I like the Chinese food, too. It’s a great place to visit. If you go to the northern part of China, I suggest you try to avoid going there in the winter, due to the pollution. The other three seasons should be better (I hope).

  2. Sor says:

    Hi Helen,
    Thanks for the prompts reply. I usually visit China in spring or summer to avoid raining season. In your future posts, can you tell your readers how you achieve your early retirement, do you have investments that pay all your monthly expenses? I am looking forward to read your next post.

  3. EHC says:

    Hi Helen, I can’t remember how I stumbled across your blog, but it’s a good “stumble” as I have enjoyed reading your posts. I would be interested to know how you get around the health insurance issue living in US. It is one of the biggest expense that’s holding people from retiring before Medicare kicks in.

    • Retire Early Helen says:

      I’m glad you enjoyed the read, thank you. You are right, health insurance has been a big issue in US, and don’t see any solution soon. Currently I’m enrolled to the ACA (Affordable Care Act). I’m not eligible for any subsidy. The premium is high (keeps going up), and the coverage is not that great. But I feel lucky, as it’s much better than no coverage. On the other hand, MediCare could change down the road, too. In terms of health care in US, nothing is guaranteed. I just took the chance. Overall, I’m very healthy, and hope stay this way. I try to have a healthy lifestyle, that’s what I can do at least.

  4. Yes, we have lent money to friends and family and most end up not paying back. That’s we only lend money we can afford to lose and must be for something useful like education or business.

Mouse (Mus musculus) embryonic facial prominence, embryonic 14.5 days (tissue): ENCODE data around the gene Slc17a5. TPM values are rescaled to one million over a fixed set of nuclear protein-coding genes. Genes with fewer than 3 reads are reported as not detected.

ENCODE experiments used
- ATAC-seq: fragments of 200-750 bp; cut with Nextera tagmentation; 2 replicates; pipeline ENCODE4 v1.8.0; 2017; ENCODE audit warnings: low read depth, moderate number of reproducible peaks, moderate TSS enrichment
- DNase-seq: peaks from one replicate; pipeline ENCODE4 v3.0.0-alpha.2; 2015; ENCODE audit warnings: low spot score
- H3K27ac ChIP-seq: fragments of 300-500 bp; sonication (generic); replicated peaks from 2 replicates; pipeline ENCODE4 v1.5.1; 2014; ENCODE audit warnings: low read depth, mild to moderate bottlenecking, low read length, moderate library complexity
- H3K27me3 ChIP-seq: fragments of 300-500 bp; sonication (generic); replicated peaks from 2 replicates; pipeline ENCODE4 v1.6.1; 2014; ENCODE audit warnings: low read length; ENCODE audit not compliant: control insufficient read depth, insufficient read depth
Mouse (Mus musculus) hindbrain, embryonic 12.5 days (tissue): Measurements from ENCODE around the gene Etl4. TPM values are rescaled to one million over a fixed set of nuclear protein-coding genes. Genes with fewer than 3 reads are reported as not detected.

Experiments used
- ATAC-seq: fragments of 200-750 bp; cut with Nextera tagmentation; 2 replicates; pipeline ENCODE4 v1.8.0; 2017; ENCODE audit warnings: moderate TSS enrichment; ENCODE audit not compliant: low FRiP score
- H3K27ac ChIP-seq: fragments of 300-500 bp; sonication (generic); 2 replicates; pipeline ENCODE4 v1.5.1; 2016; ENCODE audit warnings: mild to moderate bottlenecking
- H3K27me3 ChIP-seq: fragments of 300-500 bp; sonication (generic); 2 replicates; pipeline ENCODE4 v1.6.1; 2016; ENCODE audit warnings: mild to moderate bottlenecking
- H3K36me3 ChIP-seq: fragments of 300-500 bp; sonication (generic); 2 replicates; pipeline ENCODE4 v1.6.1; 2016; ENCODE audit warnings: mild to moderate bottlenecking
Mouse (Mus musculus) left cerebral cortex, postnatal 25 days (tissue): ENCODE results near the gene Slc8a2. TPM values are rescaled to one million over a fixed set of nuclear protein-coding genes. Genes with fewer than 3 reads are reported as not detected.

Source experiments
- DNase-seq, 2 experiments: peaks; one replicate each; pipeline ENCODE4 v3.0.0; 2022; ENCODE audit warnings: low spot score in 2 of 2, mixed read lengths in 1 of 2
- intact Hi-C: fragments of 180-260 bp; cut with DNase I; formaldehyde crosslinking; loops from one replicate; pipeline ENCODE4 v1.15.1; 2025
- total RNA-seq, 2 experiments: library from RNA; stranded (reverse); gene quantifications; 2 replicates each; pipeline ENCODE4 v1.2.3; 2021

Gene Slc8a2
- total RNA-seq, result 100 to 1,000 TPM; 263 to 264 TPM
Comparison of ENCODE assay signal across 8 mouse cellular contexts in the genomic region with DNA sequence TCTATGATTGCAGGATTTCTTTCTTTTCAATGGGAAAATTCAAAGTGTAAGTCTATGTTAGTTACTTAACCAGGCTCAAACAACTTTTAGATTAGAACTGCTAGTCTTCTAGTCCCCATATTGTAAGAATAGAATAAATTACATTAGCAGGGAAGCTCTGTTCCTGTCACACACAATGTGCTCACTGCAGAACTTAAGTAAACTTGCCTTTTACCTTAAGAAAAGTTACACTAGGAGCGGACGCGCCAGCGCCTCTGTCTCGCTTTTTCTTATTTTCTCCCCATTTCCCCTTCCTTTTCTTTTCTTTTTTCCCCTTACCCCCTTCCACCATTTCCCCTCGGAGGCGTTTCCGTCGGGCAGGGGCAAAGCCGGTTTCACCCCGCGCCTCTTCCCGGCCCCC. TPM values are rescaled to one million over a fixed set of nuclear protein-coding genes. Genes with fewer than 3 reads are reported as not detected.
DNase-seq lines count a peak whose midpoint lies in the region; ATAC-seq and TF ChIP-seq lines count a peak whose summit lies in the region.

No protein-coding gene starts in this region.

99to1percent recently posted…What BS Are You On? https://99to1percent.com/what-bs-are-you-on/

    • Retire Early Helen says:

      Right, once the money is lent out, there is no guarantee you will be paid back. I see your point. Lending money to support education or business is a great cause. It will make a big difference to the recipient’s life.

  5. Jacq says:

    I dated a guy for several years and he wasn’t good with money. Over time he’d be short and ask me, and I’d say “this is a loan, I expect to be paid back” and he would agree. (Like the time he ‘needed’ a new suit plus shirts, tie etc, (for ~$1000) and I could get a store card & he could not. I didn’t count things like dinners out, or small things you expect to do / treat for while dating.) He came into money, and I submitted a sheet of all the loans. He was very flustered but I reminded him he agreed each time. He did pay me back, and I was very careful moving forward. After we broke up, while trying to do that “we can still be friends” thing, I agreed to send his gifts to his niece & nephew for Christmas, and wasn’t paid back for the shipping.